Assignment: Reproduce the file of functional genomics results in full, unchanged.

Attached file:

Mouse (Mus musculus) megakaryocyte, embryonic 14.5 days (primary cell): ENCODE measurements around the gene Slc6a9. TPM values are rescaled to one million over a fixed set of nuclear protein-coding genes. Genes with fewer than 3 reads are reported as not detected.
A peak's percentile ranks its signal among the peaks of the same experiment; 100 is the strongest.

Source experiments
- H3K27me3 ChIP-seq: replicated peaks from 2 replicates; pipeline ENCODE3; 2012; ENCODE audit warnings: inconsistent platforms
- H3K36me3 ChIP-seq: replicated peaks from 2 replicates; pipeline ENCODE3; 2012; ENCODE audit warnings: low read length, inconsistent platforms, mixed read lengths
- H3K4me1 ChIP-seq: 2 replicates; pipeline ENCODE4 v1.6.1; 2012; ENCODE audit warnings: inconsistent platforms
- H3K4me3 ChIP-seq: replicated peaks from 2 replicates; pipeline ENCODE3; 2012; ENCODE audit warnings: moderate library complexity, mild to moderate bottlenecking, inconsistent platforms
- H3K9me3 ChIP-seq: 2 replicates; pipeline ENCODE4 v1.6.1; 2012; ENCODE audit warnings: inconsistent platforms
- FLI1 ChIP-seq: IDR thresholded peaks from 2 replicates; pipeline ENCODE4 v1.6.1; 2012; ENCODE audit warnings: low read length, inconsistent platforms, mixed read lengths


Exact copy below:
Mouse (Mus musculus) megakaryocyte, embryonic 14.5 days (primary cell): ENCODE measurements around the gene Slc6a9. TPM values are rescaled to one million over a fixed set of nuclear protein-coding genes. Genes with fewer than 3 reads are reported as not detected.
A peak's percentile ranks its signal among the peaks of the same experiment; 100 is the strongest.

Source experiments
- H3K27me3 ChIP-seq: replicated peaks from 2 replicates; pipeline ENCODE3; 2012; ENCODE audit warnings: inconsistent platforms
- H3K36me3 ChIP-seq: replicated peaks from 2 replicates; pipeline ENCODE3; 2012; ENCODE audit warnings: low read length, inconsistent platforms, mixed read lengths
- H3K4me1 ChIP-seq: 2 replicates; pipeline ENCODE4 v1.6.1; 2012; ENCODE audit warnings: inconsistent platforms
- H3K4me3 ChIP-seq: replicated peaks from 2 replicates; pipeline ENCODE3; 2012; ENCODE audit warnings: moderate library complexity, mild to moderate bottlenecking, inconsistent platforms
- H3K9me3 ChIP-seq: 2 replicates; pipeline ENCODE4 v1.6.1; 2012; ENCODE audit warnings: inconsistent platforms
- FLI1 ChIP-seq: IDR thresholded peaks from 2 replicates; pipeline ENCODE4 v1.6.1; 2012; ENCODE audit warnings: low read length, inconsistent platforms, mixed read lengths